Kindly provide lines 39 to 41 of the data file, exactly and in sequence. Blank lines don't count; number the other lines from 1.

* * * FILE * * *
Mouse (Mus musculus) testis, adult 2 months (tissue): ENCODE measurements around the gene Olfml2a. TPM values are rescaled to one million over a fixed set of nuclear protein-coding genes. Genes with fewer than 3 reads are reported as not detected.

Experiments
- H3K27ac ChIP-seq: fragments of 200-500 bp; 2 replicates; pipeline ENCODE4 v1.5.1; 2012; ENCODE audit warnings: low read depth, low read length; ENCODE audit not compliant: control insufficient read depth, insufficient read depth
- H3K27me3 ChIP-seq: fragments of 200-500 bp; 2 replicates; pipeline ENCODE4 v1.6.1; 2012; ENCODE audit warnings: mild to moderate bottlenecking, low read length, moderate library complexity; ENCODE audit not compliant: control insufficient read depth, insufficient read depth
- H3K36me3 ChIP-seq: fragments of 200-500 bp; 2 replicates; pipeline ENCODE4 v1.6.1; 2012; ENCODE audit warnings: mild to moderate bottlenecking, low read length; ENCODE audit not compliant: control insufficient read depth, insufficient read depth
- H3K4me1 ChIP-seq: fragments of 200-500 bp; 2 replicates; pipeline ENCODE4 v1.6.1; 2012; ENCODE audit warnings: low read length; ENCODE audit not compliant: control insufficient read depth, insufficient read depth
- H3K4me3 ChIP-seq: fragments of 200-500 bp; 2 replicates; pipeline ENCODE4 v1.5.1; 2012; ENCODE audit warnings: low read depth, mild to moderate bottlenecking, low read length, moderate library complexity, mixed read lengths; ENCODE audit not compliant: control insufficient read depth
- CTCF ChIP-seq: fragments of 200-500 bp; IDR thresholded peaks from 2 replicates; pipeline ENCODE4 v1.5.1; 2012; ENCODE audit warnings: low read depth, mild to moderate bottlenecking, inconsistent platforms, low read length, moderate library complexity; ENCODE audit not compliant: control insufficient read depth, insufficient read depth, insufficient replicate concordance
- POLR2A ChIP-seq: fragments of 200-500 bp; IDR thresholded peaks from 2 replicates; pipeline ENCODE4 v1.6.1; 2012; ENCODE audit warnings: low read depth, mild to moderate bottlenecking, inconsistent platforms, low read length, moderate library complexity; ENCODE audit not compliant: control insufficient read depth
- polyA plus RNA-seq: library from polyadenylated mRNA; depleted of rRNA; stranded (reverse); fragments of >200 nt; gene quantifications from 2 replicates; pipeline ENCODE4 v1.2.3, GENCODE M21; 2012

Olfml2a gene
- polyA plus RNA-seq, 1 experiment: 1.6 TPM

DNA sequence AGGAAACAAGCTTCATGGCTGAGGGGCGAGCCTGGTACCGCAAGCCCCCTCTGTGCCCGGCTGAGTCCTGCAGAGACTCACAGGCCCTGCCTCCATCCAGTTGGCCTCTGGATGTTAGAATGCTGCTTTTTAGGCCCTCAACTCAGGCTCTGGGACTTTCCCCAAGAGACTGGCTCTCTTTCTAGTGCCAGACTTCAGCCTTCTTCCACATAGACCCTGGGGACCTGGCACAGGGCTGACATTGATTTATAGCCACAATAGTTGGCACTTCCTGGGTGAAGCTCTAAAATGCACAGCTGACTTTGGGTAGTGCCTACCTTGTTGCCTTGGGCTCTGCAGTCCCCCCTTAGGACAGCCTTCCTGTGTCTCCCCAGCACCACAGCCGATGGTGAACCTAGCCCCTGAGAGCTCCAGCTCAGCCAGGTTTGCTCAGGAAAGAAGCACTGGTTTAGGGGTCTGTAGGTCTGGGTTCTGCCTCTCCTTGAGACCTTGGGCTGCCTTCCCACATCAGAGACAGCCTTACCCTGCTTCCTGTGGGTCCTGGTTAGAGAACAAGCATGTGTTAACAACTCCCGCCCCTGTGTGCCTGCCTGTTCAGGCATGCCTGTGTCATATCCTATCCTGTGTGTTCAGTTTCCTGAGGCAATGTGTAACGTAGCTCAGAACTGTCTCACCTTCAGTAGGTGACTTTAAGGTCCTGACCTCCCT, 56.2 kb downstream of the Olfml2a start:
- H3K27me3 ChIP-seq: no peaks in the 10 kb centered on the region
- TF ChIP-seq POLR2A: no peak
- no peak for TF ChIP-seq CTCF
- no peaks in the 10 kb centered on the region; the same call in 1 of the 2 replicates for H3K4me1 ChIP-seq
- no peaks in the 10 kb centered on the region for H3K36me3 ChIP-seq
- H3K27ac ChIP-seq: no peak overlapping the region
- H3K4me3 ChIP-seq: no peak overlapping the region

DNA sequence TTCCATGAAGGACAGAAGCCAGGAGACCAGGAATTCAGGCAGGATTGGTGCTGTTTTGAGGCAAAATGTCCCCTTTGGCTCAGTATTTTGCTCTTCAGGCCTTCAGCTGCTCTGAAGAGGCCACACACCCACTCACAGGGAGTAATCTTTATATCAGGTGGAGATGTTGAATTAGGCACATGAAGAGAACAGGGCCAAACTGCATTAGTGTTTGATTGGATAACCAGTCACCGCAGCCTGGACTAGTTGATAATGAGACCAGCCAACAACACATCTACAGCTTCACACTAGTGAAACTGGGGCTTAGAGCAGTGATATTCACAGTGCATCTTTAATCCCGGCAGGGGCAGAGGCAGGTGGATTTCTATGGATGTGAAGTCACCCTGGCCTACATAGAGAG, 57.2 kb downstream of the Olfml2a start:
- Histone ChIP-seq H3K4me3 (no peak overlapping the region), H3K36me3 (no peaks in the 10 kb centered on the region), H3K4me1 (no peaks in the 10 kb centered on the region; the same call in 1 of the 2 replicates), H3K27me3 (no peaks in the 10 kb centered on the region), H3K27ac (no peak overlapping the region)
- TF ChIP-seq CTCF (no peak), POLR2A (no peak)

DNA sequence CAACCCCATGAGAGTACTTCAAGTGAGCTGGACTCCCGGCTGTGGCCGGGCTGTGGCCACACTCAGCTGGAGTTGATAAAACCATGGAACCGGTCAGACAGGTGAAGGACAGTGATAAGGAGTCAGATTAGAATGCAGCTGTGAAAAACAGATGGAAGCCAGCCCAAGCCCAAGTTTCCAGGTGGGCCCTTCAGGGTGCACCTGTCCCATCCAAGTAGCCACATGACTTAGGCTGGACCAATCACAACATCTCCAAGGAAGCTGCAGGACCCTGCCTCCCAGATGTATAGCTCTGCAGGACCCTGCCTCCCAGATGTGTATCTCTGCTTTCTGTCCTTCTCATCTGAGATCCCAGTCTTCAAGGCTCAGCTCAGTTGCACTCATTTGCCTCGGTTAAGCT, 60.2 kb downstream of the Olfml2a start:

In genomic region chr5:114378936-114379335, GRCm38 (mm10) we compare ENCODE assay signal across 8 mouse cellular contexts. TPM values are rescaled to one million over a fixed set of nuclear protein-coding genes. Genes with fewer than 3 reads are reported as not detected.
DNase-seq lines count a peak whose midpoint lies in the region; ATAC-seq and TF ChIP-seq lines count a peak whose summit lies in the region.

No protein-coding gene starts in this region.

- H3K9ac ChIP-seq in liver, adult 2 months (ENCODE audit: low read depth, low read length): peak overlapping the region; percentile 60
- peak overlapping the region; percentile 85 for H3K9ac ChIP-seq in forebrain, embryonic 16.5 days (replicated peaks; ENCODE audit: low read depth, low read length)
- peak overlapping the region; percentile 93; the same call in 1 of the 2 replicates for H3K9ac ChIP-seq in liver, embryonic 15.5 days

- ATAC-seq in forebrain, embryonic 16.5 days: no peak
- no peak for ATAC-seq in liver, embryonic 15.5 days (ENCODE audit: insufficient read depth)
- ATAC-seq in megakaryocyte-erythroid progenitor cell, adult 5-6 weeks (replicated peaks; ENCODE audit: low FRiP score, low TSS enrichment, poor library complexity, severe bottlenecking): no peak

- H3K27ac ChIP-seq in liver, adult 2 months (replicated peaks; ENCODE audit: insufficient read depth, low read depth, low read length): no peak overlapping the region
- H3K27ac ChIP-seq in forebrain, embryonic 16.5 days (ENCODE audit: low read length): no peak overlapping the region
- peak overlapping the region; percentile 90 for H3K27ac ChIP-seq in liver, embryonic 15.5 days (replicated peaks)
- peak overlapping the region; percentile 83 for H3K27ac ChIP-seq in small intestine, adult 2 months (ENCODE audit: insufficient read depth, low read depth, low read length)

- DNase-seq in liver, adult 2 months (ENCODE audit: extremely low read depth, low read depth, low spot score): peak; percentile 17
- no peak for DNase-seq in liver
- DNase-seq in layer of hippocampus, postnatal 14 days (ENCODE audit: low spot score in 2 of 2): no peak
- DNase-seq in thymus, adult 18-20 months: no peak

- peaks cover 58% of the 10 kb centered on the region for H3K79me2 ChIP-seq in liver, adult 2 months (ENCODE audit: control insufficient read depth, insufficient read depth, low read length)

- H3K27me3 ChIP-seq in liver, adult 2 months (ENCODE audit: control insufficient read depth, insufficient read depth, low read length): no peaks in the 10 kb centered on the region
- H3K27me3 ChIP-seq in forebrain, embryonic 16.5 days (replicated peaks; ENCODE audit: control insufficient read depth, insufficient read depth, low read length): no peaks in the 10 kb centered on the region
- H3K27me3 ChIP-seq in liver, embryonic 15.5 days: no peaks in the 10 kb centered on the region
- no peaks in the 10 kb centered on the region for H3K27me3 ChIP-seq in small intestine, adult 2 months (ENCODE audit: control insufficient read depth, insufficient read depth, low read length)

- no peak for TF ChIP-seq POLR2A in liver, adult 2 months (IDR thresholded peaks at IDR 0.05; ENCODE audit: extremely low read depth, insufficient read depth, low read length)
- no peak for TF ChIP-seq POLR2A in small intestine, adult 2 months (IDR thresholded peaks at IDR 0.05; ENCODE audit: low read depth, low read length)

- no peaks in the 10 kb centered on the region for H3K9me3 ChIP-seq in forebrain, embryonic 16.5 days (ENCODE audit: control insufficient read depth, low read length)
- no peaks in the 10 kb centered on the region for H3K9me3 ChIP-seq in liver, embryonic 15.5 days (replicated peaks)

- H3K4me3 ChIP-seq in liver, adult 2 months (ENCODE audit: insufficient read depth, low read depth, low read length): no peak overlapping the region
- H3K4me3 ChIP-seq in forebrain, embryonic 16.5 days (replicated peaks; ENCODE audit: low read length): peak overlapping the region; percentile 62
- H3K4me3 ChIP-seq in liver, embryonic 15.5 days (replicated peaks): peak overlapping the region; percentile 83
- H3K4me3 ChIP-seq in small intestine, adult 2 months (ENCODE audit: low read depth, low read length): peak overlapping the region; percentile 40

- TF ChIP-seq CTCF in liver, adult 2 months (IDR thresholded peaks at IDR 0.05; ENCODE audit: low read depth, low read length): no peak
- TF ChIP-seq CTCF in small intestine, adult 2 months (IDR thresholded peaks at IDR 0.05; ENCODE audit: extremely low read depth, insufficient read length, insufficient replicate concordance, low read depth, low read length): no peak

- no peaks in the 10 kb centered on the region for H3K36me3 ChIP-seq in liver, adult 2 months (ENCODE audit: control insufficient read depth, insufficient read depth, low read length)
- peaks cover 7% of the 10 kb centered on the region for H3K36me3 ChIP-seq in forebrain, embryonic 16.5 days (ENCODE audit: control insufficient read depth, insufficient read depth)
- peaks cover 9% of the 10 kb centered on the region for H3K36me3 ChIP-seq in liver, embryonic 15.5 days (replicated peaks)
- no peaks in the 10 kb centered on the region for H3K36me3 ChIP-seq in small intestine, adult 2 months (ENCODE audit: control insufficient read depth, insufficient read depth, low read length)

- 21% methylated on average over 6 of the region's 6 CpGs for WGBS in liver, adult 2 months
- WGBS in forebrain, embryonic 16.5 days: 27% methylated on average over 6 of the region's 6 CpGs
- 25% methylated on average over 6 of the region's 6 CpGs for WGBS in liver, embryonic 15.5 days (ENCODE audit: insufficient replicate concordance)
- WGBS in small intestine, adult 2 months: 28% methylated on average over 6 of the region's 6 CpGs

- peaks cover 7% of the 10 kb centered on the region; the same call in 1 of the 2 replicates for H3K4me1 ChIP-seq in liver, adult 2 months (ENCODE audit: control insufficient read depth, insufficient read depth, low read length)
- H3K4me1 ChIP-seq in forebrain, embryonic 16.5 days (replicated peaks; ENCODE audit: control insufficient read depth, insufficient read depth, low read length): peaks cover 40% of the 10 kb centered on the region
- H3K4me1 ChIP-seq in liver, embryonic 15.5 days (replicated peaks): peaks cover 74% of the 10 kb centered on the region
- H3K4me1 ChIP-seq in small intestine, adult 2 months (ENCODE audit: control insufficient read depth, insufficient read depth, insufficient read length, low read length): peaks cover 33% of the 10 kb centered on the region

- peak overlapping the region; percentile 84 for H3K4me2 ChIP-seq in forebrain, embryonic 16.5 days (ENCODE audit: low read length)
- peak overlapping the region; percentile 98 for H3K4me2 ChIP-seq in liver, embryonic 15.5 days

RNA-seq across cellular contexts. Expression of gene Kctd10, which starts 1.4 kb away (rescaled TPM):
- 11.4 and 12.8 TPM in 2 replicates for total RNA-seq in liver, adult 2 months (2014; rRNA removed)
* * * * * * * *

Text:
- no peak for DNase-seq in liver
- DNase-seq in layer of hippocampus, postnatal 14 days (ENCODE audit: low spot score in 2 of 2): no peak
- DNase-seq in thymus, adult 18-20 months: no peak